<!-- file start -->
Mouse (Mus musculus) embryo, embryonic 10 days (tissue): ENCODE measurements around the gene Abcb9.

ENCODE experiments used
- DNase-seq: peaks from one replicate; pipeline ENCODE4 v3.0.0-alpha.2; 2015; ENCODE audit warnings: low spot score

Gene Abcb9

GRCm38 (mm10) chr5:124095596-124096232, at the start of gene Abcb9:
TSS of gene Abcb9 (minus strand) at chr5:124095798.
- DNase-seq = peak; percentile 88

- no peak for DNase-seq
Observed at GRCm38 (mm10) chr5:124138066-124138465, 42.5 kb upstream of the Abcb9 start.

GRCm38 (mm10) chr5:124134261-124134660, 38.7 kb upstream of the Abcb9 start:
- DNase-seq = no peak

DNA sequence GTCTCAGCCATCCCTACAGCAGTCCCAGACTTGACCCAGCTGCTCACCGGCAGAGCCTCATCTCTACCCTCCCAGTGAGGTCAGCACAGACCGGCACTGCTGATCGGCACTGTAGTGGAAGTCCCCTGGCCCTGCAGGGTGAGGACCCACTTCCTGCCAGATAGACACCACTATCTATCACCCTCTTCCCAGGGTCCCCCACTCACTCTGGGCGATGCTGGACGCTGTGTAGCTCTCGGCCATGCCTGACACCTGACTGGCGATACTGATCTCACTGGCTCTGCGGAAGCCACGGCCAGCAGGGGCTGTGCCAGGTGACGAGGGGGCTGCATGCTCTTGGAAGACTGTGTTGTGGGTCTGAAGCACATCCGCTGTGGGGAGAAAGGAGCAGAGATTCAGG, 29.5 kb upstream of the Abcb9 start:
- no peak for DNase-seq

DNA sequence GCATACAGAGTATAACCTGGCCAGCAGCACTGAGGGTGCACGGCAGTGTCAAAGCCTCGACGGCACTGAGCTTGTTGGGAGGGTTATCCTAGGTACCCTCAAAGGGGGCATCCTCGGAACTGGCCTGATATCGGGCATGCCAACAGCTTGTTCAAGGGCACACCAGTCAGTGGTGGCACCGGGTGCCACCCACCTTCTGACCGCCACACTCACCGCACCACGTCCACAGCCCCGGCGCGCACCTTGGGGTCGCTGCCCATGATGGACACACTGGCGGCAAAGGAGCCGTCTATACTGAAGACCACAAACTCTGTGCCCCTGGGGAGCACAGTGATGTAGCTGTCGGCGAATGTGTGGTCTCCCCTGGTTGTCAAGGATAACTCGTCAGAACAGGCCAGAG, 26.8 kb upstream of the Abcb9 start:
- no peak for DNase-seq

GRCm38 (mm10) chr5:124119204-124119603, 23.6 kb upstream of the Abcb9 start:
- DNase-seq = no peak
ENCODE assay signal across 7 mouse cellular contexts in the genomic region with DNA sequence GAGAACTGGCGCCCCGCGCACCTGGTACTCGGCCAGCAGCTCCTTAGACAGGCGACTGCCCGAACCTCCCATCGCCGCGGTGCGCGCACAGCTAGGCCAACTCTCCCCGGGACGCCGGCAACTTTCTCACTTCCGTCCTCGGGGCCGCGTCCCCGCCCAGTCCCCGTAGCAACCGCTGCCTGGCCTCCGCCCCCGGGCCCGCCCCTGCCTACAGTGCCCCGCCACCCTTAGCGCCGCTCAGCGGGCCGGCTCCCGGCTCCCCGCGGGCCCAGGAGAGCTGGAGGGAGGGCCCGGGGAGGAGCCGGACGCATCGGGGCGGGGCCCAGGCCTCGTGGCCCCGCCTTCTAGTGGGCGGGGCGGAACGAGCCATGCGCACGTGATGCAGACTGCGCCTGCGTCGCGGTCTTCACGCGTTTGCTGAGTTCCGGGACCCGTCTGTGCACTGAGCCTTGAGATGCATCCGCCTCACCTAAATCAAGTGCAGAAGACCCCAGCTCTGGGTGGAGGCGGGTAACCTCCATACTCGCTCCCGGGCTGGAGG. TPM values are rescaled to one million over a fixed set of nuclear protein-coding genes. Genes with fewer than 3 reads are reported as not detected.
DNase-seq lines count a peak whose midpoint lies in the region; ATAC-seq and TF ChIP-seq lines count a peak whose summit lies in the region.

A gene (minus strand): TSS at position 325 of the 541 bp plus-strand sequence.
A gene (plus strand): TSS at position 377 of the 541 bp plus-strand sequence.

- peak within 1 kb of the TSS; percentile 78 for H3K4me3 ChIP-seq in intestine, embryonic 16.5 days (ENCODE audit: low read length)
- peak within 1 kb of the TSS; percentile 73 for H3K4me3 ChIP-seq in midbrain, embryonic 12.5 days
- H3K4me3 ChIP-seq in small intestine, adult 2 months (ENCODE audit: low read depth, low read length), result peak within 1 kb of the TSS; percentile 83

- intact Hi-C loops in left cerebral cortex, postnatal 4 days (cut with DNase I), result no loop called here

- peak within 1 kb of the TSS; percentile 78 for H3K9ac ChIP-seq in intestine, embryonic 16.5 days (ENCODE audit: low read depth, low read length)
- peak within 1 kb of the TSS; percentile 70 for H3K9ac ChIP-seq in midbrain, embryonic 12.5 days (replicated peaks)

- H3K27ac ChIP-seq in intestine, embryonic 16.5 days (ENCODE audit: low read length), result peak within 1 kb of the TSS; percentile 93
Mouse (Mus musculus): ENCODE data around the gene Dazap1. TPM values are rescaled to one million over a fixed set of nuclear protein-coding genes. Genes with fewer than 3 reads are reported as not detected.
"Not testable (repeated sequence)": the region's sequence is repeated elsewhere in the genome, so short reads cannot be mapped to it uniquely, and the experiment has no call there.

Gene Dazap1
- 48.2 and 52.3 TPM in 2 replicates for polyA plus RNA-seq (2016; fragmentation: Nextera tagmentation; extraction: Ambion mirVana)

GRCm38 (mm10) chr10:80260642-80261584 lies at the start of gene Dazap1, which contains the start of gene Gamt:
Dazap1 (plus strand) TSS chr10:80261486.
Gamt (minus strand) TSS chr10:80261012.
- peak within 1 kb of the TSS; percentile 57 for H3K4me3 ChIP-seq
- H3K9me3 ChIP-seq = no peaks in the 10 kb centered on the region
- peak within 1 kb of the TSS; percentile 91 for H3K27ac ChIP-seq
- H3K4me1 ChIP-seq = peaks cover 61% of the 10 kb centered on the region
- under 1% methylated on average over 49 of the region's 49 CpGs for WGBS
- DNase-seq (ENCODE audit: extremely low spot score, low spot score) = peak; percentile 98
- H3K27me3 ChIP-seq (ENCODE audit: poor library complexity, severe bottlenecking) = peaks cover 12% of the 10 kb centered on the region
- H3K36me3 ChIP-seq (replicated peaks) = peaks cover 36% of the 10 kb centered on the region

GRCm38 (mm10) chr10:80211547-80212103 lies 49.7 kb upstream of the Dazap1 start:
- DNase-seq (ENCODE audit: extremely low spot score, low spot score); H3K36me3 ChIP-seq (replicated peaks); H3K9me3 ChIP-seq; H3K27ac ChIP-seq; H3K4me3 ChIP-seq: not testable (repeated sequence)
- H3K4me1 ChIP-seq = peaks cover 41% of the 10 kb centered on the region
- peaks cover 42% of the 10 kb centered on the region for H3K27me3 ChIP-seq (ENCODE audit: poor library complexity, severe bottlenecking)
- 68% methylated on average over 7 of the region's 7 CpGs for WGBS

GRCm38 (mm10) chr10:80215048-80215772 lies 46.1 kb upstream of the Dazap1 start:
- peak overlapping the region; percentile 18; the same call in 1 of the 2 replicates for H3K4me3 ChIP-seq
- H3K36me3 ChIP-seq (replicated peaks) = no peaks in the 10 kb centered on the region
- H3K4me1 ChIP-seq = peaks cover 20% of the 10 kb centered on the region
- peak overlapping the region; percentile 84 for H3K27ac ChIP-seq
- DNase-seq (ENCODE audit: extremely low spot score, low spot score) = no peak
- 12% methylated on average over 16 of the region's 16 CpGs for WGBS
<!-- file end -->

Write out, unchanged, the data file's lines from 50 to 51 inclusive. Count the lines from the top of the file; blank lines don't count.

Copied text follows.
- peak overlapping the region; percentile 18; the same call in 1 of the 2 replicates for H3K4me3 ChIP-seq
- H3K36me3 ChIP-seq (replicated peaks) = no peaks in the 10 kb centered on the region